Discover the Legacy of 6 Interior Design Giants of the 20th Century – It’s time for PullCast Blog to pay homage to a group of creative Men and Women who helped shape the Interior Design industry in the 20th Century and made it what it is today. Let’s find out who they were.
Born in deep Tennessee, Albert Hadley became known worldwide for his modern style for his time, which deftly incorporated a mix of design styles from pure vintage American to contemporary Avangard! Hadley eventually joined forces with another top and legendary North-American interior design Sister Parish in 1962, creating the amazing design firm Parish-Hadley Associates. This firm styled produce some amazing Design Projects, but its top design production was definitely the Redecoration of the White House for the Kennedy Family, namely Jackie O.
Billy Baldwin was at once a classicist and a modernist creator. He despised the word “Interior Designer”, but the World of Design considers him one of the Best Interior Designers that ever lived. He was known for his gigantic disdain for the florid, the baroque and the rococo. He privileged the clean-cut, hard-edged and pared-down designs. That’s why his works were considered slick, in the positive sense: neat, trim and tidy. Everything in his projects was tailored, starched and polished but yet, at the same time, they were uncontrived-looking. He fully represented the American Style.
David Nightingale Hicks
One of the most famous English Interior Designers of All Time, David Nightingale Hicks was famous for using bold colors, mixing antique and modern furnishings, and contemporary art in his amazing and stylish projects! Hicks died in 1998, but is legacy may still be seen at Belle Isle, Fermanagh, where the Duke of Abercorn hired him to redecorate the interior of the castle in the 1990s.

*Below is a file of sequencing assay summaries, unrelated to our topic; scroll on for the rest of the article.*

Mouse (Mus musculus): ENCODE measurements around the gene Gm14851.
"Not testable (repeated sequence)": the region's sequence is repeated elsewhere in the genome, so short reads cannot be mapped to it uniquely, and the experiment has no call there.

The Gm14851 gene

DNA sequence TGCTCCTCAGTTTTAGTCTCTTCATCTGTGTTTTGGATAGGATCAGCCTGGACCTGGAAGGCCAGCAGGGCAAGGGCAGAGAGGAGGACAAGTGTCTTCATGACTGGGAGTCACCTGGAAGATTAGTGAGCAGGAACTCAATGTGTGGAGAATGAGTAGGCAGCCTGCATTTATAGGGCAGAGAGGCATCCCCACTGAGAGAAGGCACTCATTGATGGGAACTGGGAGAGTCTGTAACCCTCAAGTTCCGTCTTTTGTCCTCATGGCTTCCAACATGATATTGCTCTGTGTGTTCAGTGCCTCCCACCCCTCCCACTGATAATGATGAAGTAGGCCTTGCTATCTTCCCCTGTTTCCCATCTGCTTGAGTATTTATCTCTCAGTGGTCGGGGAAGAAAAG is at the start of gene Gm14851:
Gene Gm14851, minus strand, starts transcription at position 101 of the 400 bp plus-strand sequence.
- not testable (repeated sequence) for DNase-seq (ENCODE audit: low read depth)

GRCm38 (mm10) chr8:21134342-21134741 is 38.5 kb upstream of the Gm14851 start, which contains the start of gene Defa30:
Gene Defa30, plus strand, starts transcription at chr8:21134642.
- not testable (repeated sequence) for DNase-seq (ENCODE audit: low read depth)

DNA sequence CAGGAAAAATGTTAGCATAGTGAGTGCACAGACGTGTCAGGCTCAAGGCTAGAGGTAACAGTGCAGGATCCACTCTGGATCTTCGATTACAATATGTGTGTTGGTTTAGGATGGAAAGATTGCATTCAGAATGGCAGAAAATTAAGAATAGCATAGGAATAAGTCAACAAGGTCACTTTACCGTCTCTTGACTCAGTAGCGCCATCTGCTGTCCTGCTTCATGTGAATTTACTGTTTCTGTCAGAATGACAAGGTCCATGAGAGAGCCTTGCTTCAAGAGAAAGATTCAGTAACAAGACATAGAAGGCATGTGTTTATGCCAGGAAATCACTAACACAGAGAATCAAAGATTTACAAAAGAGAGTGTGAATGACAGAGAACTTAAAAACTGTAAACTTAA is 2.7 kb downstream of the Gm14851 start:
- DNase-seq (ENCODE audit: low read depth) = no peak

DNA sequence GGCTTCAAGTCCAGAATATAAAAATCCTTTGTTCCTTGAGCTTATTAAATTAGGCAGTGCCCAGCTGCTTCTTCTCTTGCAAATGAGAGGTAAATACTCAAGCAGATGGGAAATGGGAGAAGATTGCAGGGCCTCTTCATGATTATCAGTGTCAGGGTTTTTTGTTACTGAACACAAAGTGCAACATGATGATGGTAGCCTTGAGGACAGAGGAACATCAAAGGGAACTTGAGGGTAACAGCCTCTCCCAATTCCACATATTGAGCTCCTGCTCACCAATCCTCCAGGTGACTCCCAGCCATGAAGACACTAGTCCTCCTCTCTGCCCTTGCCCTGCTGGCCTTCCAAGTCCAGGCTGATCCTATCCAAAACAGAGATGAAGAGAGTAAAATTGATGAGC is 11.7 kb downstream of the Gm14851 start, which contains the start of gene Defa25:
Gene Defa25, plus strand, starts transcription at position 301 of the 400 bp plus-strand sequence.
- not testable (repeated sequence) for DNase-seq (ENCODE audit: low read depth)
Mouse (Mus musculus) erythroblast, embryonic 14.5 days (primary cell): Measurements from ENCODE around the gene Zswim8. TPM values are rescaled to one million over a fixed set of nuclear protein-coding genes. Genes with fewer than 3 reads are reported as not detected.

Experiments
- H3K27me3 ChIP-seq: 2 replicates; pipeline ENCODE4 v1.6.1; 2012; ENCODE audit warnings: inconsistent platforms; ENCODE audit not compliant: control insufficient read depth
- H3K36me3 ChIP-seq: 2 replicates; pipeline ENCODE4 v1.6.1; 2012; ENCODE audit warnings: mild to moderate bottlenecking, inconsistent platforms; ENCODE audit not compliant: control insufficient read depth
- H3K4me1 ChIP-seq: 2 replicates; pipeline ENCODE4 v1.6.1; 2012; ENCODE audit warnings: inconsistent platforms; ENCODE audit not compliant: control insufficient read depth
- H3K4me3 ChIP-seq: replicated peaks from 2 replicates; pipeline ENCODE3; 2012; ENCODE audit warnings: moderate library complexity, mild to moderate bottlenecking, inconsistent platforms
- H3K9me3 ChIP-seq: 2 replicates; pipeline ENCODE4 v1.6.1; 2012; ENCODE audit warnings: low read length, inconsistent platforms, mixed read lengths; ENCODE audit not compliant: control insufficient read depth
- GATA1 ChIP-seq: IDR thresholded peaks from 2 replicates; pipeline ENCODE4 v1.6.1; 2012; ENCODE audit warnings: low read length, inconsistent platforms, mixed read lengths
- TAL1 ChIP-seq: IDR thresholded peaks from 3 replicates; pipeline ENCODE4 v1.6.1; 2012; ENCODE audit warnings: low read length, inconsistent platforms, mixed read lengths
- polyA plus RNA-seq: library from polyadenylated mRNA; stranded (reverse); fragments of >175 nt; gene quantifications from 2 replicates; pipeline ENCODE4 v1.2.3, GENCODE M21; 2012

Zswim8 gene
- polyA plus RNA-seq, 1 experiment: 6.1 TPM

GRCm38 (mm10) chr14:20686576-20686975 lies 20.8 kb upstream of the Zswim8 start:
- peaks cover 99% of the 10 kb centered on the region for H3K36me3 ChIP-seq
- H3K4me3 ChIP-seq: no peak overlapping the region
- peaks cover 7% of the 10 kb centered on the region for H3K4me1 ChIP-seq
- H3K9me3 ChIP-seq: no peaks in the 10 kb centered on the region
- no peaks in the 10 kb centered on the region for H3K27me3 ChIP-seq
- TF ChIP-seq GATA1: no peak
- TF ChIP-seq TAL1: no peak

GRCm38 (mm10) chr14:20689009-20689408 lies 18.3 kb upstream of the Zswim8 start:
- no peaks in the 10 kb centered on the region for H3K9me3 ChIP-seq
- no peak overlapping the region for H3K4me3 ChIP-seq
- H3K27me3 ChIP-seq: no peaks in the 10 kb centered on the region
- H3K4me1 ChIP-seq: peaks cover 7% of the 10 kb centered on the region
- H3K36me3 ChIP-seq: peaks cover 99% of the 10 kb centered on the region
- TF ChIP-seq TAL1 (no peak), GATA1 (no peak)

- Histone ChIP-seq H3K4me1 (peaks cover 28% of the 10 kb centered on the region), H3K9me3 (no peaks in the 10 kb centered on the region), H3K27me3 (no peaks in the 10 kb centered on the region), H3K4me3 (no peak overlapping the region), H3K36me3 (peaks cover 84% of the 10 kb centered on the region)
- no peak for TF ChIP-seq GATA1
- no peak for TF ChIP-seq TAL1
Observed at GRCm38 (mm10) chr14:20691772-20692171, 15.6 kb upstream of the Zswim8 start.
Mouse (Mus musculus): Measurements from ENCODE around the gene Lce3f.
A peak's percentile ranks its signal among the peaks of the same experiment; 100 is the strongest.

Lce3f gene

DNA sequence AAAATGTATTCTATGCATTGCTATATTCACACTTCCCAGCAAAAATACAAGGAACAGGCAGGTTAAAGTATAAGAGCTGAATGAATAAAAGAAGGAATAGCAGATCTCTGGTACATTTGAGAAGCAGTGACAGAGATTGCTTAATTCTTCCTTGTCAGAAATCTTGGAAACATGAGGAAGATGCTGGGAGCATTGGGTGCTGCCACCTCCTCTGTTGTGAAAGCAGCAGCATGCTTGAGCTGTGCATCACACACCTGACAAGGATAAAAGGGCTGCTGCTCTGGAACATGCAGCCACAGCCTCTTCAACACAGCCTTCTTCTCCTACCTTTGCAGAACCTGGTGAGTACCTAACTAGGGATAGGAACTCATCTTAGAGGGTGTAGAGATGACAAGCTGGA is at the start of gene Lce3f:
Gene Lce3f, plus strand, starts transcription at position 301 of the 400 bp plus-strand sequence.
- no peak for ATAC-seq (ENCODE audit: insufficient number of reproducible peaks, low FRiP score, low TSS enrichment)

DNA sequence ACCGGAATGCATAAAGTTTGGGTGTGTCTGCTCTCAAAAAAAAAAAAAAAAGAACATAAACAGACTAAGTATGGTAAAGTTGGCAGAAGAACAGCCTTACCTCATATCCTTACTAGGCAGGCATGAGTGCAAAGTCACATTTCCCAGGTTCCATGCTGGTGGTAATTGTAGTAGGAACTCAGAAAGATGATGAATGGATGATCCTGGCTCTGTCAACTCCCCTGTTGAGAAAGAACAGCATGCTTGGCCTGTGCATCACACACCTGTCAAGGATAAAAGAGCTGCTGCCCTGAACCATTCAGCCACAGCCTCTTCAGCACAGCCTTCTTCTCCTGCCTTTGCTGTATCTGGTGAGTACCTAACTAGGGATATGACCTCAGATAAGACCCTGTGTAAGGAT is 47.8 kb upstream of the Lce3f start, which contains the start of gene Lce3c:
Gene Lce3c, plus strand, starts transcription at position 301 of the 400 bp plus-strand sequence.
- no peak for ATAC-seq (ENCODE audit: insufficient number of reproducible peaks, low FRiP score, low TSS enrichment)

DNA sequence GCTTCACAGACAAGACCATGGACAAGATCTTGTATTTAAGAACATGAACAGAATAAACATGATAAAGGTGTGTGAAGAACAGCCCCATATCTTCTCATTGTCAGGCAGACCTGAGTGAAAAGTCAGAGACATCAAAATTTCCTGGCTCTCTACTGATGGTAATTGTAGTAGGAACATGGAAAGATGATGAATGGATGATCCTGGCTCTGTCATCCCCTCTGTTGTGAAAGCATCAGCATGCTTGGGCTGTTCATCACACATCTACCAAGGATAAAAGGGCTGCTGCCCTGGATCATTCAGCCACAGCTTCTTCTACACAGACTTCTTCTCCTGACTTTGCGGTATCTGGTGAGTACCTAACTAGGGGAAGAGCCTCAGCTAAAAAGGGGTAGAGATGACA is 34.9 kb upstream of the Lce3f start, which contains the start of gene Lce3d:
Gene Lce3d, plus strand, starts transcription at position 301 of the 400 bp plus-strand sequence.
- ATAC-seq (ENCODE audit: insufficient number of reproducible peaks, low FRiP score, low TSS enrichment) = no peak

Elsie de Wolfe
Born in New York City in 1865, Elsie de Wolfe boasted a lifestyle as glamorous as her decor. Known as “America’s first decorator,” her history reads not just as one wild romance and adventure novel, but several different ones. De Wolfe successfully restyled the house on Irving Place that she shared with Marbury, eschewing the stuffy Victorian decorating approach of her day by decluttering, simplifying, and warming up its gloomy and too-busy interiors.
Jean-Michel Frank was the most celebrated decorator and designer of the era. Known as a minimalist, it’s Frank’s layer of maximalism that makes his work so interesting and complex. His projects were often to decorate rooms with Picassos and Braques hanging on the walls, and his circles included everyone from Parisian artists to socialites, Man Ray to the Rockefellers.
Well-heeled, well-connected Sister Parish was born in 1910 to parents with homes in Manhattan, New Jersey, Maine, and Paris. She attended the Chapin School in Manhattan and married Henry Parish in 1930. Her style was a counterpoint to her antiques collector father’s heavy, dark, brown furniture and is credited with popularizing that American country aesthetic in the 1960s. Her unforgiving assessment of a client’s space before she started any design project involved rolling a tea cart around the room, editing out any items that didn’t meet with her approval.
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